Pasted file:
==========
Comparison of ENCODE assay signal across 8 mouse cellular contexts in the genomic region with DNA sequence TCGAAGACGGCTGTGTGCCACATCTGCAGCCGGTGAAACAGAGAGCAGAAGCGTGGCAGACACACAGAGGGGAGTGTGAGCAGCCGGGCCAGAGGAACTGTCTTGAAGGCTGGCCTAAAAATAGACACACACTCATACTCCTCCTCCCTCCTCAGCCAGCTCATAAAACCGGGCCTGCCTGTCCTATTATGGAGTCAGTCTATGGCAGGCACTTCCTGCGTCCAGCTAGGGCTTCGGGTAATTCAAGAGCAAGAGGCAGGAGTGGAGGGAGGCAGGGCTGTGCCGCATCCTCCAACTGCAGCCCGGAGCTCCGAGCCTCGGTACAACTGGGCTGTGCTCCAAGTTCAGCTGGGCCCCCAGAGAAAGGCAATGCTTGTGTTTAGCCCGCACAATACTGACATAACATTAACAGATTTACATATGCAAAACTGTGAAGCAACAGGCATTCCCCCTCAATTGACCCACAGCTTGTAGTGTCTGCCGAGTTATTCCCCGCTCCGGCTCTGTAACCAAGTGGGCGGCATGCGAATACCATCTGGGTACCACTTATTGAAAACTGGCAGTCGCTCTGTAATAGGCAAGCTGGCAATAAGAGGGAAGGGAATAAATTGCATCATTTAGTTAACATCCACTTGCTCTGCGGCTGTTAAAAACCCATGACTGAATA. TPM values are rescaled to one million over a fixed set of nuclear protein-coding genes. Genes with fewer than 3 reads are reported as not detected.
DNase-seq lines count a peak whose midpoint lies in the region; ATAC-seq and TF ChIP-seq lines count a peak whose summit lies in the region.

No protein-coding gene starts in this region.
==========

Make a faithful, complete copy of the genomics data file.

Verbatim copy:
Comparison of ENCODE assay signal across 8 mouse cellular contexts in the genomic region with DNA sequence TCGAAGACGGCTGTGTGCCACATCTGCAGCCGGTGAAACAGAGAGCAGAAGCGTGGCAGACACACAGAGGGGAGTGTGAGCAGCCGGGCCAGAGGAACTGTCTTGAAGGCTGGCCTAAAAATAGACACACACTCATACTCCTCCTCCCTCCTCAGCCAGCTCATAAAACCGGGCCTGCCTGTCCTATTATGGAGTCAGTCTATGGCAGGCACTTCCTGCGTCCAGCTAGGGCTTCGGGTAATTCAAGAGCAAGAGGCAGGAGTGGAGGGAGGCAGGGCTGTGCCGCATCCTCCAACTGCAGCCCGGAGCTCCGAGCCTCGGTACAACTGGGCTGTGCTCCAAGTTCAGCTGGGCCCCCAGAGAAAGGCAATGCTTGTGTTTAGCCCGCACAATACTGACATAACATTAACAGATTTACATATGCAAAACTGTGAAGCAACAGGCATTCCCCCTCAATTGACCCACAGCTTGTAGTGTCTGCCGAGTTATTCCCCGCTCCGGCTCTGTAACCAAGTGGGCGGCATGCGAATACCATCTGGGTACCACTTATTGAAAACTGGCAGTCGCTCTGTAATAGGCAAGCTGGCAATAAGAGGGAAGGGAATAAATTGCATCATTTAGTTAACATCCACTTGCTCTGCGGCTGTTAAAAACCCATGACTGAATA. TPM values are rescaled to one million over a fixed set of nuclear protein-coding genes. Genes with fewer than 3 reads are reported as not detected.
DNase-seq lines count a peak whose midpoint lies in the region; ATAC-seq and TF ChIP-seq lines count a peak whose summit lies in the region.

No protein-coding gene starts in this region.